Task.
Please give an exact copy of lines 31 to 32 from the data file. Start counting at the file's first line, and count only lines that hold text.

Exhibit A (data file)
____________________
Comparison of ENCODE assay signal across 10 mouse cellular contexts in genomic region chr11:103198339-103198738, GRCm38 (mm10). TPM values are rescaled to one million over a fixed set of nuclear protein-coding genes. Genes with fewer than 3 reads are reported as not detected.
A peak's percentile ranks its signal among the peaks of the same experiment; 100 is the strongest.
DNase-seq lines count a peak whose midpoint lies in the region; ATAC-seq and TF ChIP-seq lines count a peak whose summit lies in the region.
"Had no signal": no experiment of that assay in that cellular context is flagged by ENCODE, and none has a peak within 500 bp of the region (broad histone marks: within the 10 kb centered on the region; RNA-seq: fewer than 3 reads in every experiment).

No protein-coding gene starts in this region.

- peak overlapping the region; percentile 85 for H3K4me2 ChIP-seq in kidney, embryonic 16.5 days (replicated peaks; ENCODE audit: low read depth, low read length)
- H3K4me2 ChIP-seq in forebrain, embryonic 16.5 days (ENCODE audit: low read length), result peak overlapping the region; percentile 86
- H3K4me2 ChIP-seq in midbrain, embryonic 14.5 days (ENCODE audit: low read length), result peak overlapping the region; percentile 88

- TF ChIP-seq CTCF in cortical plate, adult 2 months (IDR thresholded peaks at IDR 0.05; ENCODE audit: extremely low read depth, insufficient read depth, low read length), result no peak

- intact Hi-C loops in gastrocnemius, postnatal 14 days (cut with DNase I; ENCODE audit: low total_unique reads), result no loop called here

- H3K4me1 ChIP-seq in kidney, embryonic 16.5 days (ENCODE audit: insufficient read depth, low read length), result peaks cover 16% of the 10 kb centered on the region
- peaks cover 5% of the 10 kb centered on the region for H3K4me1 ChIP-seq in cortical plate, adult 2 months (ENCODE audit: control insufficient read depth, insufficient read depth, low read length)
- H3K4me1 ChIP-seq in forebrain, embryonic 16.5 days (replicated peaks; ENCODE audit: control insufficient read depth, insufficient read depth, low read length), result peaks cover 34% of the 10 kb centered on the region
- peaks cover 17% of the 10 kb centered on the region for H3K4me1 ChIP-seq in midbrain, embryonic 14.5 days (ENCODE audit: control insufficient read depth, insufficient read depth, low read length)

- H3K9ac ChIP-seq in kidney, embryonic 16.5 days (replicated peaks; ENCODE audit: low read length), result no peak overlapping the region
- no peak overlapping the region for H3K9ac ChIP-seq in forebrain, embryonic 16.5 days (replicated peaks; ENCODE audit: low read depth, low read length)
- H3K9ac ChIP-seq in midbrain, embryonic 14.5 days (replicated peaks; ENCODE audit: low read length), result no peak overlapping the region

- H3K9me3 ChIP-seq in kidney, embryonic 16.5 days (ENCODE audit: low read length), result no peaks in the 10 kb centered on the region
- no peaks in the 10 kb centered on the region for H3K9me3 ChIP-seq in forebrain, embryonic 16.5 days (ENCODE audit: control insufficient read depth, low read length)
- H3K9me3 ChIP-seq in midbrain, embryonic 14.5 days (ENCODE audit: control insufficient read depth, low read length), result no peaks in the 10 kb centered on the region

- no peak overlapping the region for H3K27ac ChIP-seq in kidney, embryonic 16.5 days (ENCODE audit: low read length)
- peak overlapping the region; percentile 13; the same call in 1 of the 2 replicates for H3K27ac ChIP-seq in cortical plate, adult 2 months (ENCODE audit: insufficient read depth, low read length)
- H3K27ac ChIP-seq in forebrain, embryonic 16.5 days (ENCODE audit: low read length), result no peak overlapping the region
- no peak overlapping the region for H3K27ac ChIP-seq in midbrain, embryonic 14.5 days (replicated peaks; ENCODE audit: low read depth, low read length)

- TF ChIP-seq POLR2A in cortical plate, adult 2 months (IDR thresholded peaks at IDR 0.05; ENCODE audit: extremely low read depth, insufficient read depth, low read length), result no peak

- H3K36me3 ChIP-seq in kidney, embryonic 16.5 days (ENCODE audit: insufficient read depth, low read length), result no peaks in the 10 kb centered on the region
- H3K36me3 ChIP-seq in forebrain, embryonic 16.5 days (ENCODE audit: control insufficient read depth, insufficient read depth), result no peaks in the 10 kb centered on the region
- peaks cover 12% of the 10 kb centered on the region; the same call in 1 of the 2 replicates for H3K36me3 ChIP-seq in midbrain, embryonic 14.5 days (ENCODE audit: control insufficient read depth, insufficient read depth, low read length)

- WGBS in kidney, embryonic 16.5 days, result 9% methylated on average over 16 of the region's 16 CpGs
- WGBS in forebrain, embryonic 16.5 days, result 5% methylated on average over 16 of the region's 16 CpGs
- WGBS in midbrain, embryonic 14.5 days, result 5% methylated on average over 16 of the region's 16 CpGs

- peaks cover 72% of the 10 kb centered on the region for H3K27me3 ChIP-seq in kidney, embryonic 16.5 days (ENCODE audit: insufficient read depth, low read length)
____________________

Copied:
- WGBS in midbrain, embryonic 14.5 days, result 5% methylated on average over 16 of the region's 16 CpGs

- peaks cover 72% of the 10 kb centered on the region for H3K27me3 ChIP-seq in kidney, embryonic 16.5 days (ENCODE audit: insufficient read depth, low read length)